Government has said it will put in place an alternative livelihood programme for illegal miners who are expected to be out of work soon, following moves to end their activities.
According to the Minister of Lands and Natural Resources, John Peter Amewu, the programme, labelled a five-year Multilateral Mining Integration Project (MMIP), will be put in place to absorb the affected miners.
“So those people who are taken out of their mining concessions are going to be integrated into what we call the Multilateral Mining Integration Project within a period of about five years to see how we can absorb them into an area where they will work collectively as a group to achieve their objective,” he explained to Citi News.
“It is important that we are not going to allow the mining near river bodies or mining in areas that are not acceptable; the degrading of the environment and cutting down of cocoa trees.
Those ones, we will not allow it and I insist that it can no longer be accepted.” Mr. Amewu also noted that, the heightened campaign against illegal mining in the past month by the media, civil society and Ghanaians, is bearing some fruits, as seen in an apparent fall in small scale gold production.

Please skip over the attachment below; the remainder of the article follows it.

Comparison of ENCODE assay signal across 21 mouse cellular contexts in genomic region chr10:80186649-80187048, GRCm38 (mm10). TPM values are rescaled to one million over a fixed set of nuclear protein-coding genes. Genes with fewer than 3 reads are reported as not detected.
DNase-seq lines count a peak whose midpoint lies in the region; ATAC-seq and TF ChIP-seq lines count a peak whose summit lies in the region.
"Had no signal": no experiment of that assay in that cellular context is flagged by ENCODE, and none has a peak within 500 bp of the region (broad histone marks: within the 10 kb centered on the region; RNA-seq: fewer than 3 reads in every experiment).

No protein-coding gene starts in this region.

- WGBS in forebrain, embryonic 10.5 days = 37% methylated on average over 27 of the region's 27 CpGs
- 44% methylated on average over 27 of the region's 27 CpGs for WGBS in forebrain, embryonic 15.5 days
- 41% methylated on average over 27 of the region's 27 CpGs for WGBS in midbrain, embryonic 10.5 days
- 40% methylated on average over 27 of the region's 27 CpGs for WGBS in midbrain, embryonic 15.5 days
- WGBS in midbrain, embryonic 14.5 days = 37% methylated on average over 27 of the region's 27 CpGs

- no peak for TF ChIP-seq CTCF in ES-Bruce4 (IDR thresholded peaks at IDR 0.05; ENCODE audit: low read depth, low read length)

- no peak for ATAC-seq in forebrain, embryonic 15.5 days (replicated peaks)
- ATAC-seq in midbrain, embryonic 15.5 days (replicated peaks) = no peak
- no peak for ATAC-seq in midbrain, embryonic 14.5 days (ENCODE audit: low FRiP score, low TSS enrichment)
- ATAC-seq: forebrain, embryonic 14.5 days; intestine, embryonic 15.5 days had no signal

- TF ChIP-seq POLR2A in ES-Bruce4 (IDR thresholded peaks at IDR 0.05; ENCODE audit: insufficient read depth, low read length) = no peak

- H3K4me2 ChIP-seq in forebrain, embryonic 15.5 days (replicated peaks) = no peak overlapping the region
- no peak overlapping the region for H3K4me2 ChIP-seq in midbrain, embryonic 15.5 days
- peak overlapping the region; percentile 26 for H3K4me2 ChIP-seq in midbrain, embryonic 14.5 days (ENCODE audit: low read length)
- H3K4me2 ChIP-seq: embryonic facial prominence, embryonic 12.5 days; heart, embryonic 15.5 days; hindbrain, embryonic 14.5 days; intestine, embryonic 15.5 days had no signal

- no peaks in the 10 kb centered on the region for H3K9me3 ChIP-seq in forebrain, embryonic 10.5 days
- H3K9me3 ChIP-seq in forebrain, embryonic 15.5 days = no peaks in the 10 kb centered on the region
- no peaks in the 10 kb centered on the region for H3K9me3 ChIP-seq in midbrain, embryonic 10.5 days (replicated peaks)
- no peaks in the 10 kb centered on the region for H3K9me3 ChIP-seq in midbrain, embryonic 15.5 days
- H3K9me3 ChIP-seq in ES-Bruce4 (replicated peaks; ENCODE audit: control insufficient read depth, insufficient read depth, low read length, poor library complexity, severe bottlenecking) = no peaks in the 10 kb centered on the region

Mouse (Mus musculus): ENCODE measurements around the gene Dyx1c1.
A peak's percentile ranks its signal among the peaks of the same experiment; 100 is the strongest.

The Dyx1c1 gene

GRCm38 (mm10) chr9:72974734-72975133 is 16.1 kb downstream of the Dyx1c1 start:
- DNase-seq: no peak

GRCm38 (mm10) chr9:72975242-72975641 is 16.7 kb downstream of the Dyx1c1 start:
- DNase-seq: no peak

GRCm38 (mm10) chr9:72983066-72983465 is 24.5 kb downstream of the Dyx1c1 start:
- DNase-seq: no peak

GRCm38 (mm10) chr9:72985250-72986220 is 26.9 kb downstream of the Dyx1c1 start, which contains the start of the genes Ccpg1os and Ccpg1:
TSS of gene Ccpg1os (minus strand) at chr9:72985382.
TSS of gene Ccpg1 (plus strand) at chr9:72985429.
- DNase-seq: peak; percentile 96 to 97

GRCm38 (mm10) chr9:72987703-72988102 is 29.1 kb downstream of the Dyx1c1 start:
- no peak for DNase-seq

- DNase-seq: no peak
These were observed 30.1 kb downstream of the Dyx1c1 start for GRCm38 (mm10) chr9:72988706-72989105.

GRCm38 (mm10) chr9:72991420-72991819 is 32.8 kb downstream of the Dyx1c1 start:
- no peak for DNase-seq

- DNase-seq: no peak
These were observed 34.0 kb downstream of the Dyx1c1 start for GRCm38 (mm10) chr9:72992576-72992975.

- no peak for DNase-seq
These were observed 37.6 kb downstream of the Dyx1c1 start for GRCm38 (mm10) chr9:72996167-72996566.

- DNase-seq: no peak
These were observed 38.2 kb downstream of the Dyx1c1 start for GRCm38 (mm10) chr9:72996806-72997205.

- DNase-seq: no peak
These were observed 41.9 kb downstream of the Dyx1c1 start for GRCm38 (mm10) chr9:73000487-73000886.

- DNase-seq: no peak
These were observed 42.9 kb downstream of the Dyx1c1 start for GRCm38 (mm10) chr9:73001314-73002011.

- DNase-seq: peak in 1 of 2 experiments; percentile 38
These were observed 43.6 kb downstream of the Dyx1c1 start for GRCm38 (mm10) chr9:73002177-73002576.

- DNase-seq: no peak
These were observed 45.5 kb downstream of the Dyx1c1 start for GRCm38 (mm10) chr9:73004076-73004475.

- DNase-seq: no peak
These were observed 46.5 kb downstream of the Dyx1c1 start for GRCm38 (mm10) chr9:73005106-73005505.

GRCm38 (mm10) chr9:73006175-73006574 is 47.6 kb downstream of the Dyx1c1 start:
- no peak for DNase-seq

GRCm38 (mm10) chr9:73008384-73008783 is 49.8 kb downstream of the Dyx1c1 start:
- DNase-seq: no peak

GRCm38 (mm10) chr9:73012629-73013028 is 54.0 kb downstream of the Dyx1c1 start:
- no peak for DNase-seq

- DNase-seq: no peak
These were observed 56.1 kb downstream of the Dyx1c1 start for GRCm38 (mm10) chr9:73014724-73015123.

He noted that “our records at the Precious Minerals Marketing Company indicates that, there is fall in terms of the production… what it is showing now is that there is a drop in the small-scale production.”
“There is a drop in the small scale production as seen in the records sent to the PMMC on a daily basis, so that alone gives the signals that they are migrating from areas that they are not supposed to mine,” the Minister added. Even before government takes action ahead of the expiration of its three-week ultimatum to illegal miners to cease their activities, some miners in the Western Region have voluntarily turned in their excavators.
According to the Minister of Lands and Natural Resources, John Peter Amewu, government has so far received over 70 excavators.